One of the most important things you’ll take away from an equestrian safeguarding course is the knowledge of what to look out for when it comes to safeguarding, and how to notice when something isn’t quite right.
In our online equestrian safeguarding courses, we go into detail about the various signs and indicators of abuse and neglect. These can vary from physical signs such as bruising and cuts, to emotional and psychological factors such as worrying patterns of behaviour and low mood.
You might be surprised to learn just how many different signs and indicators of abuse and neglect there are, and how easy it can be to ignore the signs when you haven’t been trained to know what to look out for.
How to report your safeguarding concerns
Of course, if an individual is at immediate risk of danger, you should always dial 999 in the first instance in response to any emergency.
However, what do you do when you have a non-urgent safeguarding concern to report? Well, our online equestrian safeguarding courses will teach you all about the process surrounding safeguarding, including the role of Safeguarding Officers and designated persons. You’ll also learn what to do if you can’t get in touch with these individuals, and how to maintain confidentiality when it comes to reporting any safeguarding incident.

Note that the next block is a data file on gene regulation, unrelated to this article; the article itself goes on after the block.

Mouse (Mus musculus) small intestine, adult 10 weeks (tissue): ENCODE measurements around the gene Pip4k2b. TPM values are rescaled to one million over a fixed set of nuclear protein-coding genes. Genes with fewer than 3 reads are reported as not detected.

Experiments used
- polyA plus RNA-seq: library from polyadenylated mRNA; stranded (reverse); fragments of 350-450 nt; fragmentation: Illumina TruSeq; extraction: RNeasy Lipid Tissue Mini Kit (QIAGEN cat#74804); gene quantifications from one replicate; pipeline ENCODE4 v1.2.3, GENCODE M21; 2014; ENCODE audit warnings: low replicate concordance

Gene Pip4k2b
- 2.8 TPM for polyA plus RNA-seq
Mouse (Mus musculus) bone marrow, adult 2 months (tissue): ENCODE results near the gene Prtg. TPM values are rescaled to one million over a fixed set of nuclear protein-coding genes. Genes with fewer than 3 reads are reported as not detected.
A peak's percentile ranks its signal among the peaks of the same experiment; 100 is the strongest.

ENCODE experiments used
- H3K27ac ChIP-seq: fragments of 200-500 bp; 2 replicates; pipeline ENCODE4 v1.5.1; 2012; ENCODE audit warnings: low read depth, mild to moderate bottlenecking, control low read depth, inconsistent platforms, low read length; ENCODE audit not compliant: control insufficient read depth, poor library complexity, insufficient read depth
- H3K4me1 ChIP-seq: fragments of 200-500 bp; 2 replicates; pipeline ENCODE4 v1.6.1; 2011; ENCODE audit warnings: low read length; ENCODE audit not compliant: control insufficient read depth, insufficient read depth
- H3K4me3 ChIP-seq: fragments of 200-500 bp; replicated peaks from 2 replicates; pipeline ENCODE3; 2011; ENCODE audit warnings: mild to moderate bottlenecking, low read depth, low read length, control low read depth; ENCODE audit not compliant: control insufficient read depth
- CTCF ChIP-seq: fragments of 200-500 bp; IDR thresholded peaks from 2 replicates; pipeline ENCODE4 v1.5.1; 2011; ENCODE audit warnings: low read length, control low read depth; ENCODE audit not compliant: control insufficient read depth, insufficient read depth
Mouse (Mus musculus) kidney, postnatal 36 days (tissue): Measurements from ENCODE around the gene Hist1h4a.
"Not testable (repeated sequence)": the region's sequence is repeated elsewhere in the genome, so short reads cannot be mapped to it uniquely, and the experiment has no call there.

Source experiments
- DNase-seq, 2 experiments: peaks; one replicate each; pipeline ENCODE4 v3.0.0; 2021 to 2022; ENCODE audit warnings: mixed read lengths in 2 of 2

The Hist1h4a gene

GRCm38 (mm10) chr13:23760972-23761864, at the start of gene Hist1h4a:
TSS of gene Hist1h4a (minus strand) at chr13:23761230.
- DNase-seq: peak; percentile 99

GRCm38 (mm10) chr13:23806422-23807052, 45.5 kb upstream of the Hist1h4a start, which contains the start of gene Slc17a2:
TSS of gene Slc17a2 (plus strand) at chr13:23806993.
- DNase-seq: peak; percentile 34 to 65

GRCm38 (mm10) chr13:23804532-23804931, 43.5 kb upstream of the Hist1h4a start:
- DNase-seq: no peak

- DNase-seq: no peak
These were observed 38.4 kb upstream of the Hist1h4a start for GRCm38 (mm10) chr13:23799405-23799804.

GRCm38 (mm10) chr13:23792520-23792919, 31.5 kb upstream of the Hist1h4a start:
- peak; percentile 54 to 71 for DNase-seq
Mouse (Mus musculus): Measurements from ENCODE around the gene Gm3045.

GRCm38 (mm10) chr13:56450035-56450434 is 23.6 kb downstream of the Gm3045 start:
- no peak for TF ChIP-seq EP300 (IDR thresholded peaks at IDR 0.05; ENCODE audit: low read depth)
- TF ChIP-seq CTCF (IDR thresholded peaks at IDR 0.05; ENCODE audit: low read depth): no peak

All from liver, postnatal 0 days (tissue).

At higher levels of equestrian safeguarding training, Safeguarding Officers and senior members of staff will also learn the correct method for making referrals and working with partner agencies such as the local authority, police, and social services to escalate a safeguarding concern.
The legislation and guidance you need to be aware of
There’s a lot of guidance and legislation involved with safeguarding, and you need to have an awareness of the most important publications. This includes multi-agency documents such as “Working Together to Safeguard Children” and the most recent advice from the British Equestrian Federation that impacts your work as an equestrian directly.
An equestrian safeguarding course will teach you everything you need to know about these documents, updating you on any important changes that have been made since you last completed a course. This will give you a greater awareness of what goes on outside of the stables and will ensure you know where to look for further safeguarding advice.
How can I start equestrian safeguarding training in 2020?
It’s really easy to start safeguarding training in 2020, with online courses such as ours available to complete in as little as 1 to 2 hours, entirely online. (Please note, if you’re taking one of our advanced courses then you need to have completed a face-to-face British Equestrian Federation safeguarding course within the last 3 years for our online courses to qualify as appropriate refresher training.)
Alternatively, give our friendly customer support team a call on 01327 552030, email us at email@example.com, or use the live chat feature available on this website to chat to us during office hours.
The Child Protection Company offices are open from 9am to 5.30pm, Monday to Friday.